Higher AIuminum Inventories Will Weigh On Prices March 14, 2008
(Dow Jones)--Aluminum prices are expected to weaken in the second half
of 2008 from current levels due to a greater surplus of the metal, HSBC Ltd.
forecast in a report Thursday.

  The report said prices are likely to fall to $2,450 a metric ton in the
second half of 2008 from $2,722/ton in the first half.

  The report estimates 2008 world production will rise 10% on year, leading to
a surplus of 608,000 tons, compared with 357,000 tons in 2007.

  Should the U.S. fall into recession, this surplus could grow by 50%, the
report added.

  In the near term, the uncertainty of recent supply disruptions due to power
failures in China and South Africa, together with a massive funds flow into the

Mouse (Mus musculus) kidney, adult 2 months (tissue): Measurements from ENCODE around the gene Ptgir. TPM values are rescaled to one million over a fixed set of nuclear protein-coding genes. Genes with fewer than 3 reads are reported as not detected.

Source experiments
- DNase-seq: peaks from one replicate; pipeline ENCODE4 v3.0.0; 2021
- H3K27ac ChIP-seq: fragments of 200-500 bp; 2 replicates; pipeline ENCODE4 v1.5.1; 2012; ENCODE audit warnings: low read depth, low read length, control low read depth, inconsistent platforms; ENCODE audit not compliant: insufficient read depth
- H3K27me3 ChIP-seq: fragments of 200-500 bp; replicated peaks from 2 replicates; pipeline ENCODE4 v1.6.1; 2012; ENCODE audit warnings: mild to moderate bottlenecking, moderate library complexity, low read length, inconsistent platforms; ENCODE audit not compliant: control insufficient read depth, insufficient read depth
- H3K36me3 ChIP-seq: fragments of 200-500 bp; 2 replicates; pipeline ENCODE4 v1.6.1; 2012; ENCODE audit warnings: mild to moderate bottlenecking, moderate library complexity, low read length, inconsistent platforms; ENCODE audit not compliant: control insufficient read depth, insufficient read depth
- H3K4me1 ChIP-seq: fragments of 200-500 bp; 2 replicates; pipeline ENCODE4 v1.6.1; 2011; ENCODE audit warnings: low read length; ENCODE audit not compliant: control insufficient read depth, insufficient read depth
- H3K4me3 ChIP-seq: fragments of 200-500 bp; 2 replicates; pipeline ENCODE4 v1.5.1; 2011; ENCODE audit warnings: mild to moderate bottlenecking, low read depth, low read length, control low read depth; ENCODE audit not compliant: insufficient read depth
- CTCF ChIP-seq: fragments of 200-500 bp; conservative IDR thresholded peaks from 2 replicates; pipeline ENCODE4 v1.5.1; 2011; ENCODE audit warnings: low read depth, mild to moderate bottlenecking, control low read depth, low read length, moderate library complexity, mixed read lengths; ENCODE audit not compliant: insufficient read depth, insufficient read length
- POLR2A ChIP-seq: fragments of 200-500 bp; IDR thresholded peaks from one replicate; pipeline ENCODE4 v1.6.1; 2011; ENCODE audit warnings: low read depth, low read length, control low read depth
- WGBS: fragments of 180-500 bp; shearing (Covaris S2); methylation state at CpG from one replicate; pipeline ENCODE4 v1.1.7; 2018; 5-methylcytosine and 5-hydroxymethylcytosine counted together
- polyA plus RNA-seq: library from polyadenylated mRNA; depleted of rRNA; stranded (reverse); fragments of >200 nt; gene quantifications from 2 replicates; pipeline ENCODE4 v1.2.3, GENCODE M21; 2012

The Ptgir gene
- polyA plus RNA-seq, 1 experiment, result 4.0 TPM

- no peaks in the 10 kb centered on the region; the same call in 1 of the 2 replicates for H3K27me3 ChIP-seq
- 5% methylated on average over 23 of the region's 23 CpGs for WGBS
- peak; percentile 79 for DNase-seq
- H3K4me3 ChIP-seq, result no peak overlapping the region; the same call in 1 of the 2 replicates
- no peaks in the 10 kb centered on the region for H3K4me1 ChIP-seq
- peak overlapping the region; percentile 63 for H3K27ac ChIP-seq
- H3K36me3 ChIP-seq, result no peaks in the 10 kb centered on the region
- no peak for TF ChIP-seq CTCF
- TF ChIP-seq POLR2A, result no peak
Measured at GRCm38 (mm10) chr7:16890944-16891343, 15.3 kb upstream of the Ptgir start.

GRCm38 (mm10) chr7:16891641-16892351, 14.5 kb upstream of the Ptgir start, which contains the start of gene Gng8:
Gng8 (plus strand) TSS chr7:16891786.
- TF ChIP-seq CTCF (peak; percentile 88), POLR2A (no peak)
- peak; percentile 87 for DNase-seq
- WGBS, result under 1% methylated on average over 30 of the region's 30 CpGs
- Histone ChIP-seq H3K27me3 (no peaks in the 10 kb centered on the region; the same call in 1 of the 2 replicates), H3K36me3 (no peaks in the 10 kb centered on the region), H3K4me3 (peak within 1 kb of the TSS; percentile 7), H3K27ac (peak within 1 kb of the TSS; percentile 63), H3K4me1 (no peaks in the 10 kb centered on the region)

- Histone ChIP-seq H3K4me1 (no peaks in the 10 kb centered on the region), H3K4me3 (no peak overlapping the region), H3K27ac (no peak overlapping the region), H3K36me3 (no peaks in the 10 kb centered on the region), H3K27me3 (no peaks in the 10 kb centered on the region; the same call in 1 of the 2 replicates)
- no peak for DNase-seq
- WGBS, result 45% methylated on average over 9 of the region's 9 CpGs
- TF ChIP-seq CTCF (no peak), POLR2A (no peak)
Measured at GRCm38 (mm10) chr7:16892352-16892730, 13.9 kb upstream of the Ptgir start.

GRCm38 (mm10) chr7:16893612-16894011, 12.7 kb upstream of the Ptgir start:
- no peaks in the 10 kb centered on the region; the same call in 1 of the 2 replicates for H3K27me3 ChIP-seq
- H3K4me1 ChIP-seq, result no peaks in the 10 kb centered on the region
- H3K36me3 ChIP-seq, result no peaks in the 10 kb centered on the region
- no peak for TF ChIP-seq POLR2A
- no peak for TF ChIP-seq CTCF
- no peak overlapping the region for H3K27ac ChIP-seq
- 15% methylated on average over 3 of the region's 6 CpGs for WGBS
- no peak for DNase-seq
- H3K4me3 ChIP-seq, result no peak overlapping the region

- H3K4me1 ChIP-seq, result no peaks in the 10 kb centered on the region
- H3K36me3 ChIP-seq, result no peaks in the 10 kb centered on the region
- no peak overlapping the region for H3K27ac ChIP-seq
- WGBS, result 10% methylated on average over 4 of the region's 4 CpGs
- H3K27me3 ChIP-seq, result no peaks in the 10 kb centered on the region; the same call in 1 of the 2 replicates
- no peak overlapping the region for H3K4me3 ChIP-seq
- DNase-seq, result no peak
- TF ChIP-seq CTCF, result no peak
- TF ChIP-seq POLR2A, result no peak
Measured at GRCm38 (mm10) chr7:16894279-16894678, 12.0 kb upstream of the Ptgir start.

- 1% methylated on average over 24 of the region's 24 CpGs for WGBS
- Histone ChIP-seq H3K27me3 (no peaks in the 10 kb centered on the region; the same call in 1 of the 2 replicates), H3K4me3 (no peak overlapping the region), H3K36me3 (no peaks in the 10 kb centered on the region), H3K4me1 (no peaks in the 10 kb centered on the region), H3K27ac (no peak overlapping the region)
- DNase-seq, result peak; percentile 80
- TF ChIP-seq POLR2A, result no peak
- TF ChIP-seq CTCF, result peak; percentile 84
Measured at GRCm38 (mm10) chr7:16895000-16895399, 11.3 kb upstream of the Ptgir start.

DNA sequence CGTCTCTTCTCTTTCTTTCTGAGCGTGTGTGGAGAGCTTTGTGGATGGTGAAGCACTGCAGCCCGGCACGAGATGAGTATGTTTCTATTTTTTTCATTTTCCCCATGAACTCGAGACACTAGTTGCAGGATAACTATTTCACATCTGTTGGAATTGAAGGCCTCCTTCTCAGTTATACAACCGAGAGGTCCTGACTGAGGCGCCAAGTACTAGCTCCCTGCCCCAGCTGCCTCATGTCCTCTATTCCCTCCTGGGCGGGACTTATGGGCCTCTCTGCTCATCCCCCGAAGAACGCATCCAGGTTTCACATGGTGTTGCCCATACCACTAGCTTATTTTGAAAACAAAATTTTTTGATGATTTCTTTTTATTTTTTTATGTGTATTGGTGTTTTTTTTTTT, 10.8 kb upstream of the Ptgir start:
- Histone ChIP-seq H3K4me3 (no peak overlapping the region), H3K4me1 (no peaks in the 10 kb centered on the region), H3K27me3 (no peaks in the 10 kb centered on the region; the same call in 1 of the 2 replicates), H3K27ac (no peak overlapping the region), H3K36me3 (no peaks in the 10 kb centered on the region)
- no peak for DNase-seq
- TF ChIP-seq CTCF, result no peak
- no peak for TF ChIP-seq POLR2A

commodities markets driven by inflation fears and US dollar weakness, will
maintain support for aluminum prices, HSBC said.

  However, as supply outages come back on line and greenfield capacity is
added, prices are likely to head lower, the report said.

  China's smelters are slowly recovering from the power outages of early
February. Even so, its aluminum production will be around 14.8 million tons
this year, up 17% from 2007, the report said.

  A number of greenfield projects will continue to ramp up production,
including an expected 300,000 tons-a-year increase at Alcoa's Fjardaal smelter
in Iceland and the startup of Vedanta Resources' 500,000 tons-a-year Jharsuguda
smelter in India.

  Easing alumina prices will be another factor driving smelters to increase
their production. Around 2.5-3.0 tons of alumina are needed to produce one ton
of aluminum.

  Chinese domestic alumina prices are now at $517/ton, down from $587/ton in
the beginning of the year.
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